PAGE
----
The complete guide for PCB stencils?


Earlier this year, I was informed of an amazing idea by the author of these two blogs: a complete guide for PCBASIC stencils. A lot of thought and testing went into the goal, and I think that the outcome is great.

Part 1 describes the process of making your own stencils, and part 2 goes over the design process and the test phase.

The theory

When I was little, I had a box filled with colored pencils. During homework time, I’d sit at the Kitchener it to the final product: the PCB that you will use as the interface between you and your board.

Designing PCB stencils and getting to this point was a major task for me. The list of things that I did in order to make this happen is quite long, and so I thought I would put it in a set of blog posts so that it can be properly documented.

As I started planning, I had in mind the following things:

  • Make a stencil maker tool with a touch screen control to print and configure a stencil design that was consistent with the same view-model and flow
  • Experiment with lots of different shapes to save both time and money
  • Get familiar with PCB layouts and see how you can mix them up to keep your design clear and consistent
  • Find and learn a lot about material properties
  • Improve a PCB layout editor I have that was missing some major features
  • Use for a long time the free version of Thingverse to publish a PCB design and a few files needed for the project
  • Build, test and publish my first generation boards with the supplied files
  • Spend a week in Europe to have a longer vacation and some fun
  • Make several prototypes and iterate the project on a fairly high level

Idea gathering

I usually start the brainstorming part in the previous step. This part of the process is when you break the design down into small independent units, and make something small enough so that you can make it without a pattern.

There are a few constraints that you have to consider in this process.

First, the board must be small enough to print on standard 300 dpi text printers. This means the stencil needs to be a few centimeters wide.

Second, the Stencil printing must be big enough to be usable by hand, but not so big that it would require too much time and effort to print.

Even though I knew this going in, it took me several iterations to get it right. I’m glad that I had lots of practice with part number masks and the supplies, and also that I am experienced in PCB layouts.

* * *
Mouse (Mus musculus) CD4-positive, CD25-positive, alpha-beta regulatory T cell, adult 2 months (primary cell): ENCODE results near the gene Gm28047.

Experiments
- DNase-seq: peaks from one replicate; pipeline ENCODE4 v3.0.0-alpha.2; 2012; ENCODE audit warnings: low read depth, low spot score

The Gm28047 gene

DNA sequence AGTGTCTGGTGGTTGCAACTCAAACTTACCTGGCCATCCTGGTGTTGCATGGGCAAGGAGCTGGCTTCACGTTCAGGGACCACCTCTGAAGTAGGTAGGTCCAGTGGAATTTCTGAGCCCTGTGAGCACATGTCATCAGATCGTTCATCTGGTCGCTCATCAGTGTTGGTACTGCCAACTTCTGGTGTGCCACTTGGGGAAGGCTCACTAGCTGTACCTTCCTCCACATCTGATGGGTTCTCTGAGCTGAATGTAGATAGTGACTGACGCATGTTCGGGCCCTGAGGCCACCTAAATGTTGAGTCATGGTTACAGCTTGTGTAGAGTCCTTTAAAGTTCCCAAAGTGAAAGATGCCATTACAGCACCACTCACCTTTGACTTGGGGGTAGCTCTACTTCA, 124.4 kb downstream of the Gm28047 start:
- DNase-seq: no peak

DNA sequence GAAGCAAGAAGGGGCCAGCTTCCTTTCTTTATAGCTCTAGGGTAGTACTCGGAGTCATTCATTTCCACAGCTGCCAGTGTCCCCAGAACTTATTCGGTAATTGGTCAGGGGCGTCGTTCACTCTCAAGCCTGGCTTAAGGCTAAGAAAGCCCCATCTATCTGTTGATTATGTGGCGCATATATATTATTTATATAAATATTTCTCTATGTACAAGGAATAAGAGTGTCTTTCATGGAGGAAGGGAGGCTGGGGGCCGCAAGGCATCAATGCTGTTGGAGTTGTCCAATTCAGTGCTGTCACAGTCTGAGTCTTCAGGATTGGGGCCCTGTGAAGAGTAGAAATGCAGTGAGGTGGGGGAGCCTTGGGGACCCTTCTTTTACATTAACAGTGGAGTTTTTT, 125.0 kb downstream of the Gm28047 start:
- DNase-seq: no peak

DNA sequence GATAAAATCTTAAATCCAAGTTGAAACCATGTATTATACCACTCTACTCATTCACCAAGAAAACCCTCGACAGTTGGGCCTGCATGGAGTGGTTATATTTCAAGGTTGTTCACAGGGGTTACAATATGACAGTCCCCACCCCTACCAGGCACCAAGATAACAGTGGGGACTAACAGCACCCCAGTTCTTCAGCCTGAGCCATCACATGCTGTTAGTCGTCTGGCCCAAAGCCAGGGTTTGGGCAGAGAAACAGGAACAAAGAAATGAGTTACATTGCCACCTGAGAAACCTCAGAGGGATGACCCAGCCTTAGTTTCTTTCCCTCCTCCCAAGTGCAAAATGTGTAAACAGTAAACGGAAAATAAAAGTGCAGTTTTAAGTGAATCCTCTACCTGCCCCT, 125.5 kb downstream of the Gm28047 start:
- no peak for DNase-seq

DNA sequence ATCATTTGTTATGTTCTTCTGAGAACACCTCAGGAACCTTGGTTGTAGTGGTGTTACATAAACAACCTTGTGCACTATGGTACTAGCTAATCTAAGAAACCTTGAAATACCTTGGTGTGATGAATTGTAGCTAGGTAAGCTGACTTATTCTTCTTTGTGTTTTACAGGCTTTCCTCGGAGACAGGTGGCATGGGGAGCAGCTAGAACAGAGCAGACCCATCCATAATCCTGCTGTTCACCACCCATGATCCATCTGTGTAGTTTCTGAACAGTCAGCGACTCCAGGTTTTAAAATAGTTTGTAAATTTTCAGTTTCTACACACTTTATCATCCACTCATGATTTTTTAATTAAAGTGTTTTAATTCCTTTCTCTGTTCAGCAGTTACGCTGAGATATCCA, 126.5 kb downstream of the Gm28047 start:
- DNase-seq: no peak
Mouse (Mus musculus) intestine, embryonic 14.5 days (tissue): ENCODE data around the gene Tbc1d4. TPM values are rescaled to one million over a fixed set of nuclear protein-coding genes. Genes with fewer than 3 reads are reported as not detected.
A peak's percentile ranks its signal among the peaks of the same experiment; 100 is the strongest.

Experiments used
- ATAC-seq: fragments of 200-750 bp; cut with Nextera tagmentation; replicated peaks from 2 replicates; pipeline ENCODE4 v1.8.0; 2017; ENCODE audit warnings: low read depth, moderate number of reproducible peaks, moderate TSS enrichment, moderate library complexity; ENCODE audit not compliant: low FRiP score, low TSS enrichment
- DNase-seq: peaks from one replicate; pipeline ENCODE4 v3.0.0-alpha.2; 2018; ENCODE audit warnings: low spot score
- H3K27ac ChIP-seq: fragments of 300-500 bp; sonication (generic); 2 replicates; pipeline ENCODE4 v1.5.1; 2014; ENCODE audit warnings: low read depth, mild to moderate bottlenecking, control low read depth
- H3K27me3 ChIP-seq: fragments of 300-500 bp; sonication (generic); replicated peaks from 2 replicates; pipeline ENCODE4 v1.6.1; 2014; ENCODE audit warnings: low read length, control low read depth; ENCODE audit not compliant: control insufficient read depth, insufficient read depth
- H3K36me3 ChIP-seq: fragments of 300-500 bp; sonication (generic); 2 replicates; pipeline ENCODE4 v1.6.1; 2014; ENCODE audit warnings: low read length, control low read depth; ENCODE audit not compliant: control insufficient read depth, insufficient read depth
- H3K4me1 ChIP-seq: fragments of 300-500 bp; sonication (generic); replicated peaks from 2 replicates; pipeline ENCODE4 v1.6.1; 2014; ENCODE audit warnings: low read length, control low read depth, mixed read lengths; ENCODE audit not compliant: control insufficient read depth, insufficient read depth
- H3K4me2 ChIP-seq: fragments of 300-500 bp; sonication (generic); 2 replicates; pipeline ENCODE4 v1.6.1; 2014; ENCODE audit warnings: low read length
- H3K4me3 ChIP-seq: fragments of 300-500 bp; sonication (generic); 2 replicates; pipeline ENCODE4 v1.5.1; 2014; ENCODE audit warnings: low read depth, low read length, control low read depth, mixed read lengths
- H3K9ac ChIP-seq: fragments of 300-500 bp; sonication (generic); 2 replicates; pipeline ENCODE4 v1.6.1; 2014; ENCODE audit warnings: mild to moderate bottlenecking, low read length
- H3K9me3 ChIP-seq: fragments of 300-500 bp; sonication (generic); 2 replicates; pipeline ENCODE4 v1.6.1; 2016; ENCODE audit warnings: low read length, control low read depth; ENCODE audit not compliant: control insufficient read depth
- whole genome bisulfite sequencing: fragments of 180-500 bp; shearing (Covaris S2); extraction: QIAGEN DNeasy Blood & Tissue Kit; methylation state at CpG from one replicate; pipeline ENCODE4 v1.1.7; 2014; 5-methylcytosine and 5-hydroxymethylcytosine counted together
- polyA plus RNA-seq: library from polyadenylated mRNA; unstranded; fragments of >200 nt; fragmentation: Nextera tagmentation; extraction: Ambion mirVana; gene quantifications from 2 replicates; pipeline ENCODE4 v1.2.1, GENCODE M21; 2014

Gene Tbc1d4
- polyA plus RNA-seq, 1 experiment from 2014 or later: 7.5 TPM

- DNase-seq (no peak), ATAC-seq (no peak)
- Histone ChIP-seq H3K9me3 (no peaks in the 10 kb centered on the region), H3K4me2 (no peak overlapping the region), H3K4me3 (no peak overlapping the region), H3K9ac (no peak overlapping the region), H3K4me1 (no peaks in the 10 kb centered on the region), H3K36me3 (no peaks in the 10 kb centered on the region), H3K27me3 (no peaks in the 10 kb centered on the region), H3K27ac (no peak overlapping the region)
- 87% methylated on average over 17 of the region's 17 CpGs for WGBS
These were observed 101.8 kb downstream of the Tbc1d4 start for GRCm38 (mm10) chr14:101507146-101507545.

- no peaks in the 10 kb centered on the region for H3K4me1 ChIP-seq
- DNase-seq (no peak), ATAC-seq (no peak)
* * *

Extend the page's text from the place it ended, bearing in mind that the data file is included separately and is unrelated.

The second constraint I had to deal with was making sure that I had enough time to complete this project during a vacation in Europe. I did not want to work on it at home, especially when I have other projects that take up a lot of my time.

Before I headed for Europe, I wrote a list of things to accomplish and tested the time limits:


Sketches are very important to this process. A sketch is something that you can quickly create and test.

Print: More or Less in the Browser

Printing a PCB is a complicated process that requires a lot of information to be translated into patterns. If you want to print on high-resolution monitors, you have to cut through layers of paper, be careful about the adhesive and also mark the top layer.

You need to use many different fonts, but there are also restrictions with the sizes, aspect ratios, and color:

These constraints may be all you need to define for a PCB pattern, but it is always good to have some abstraction. That’s why I always recommend you to use stencils as I describe in part 1.

If you want to print a PCB that will meet the constraints of your design, you should design your own stencils.


I remember when I had to cut a test pattern and test the adhesive: it took me several hours just to get to this point.

Now, with PCBs, it should be pretty easy. You just need to print them. But how can you test them without a pattern? That’s where the 3D-printing part comes in.

Printing a PCB with patterns and samples

The 3D-printing part of the project is really simple. The second advantage of using 3D printers is that they let you produce your 3D printing in two dimensions, so you can print out a model or shapes in the same direction you want to print the PCB.

For example, you can print out the following:

A series of tiny PCBs. They are going to be the first samples I publish in the project.

The default options that most 3D printers offer are great for PCBs, but if you want to add some interesting features or rules to your prototypes, you will have to edit the STL files.

Take a look at this sample:

I added all kinds of transparency:

Now, I will be able to add glass to the mold. This is a benefit that the usual 3D printers cannot provide.

I found this pattern on Thingiverse, printed it, and decided to use it as my test material for a few days.


I used cutout stencils for my test samples.

One of the advantages of this is that I can make patterns to fit a specific stencil without having to cut a big blank board to fit it. The most important thing is that the size of your PCB stencils can be printed without errors.

There are many ways to use stencils:

You can cut the stencils with scissors. The most popular size of a stencil is for a 50×50 cm board. You can order them for different sizes, but be careful about the fit.

Another option is to print them on your 3D printer. But this is very costly, and the files are not a professional quality, so it is better to take advantage of the advantages of a 3D printer.

Or you can cut a stencil yourself. The most important thing here is to make sure that you can clean the board with a toothbrush. The second thing to make sure about is that you have enough room on the stencil.

Final Thoughts

Finally, you can use a 3D printer to cut stencils for you. The easiest option is to print a template on your 3D printer. But it is also a great way to learn more about the technology of 3D printers.



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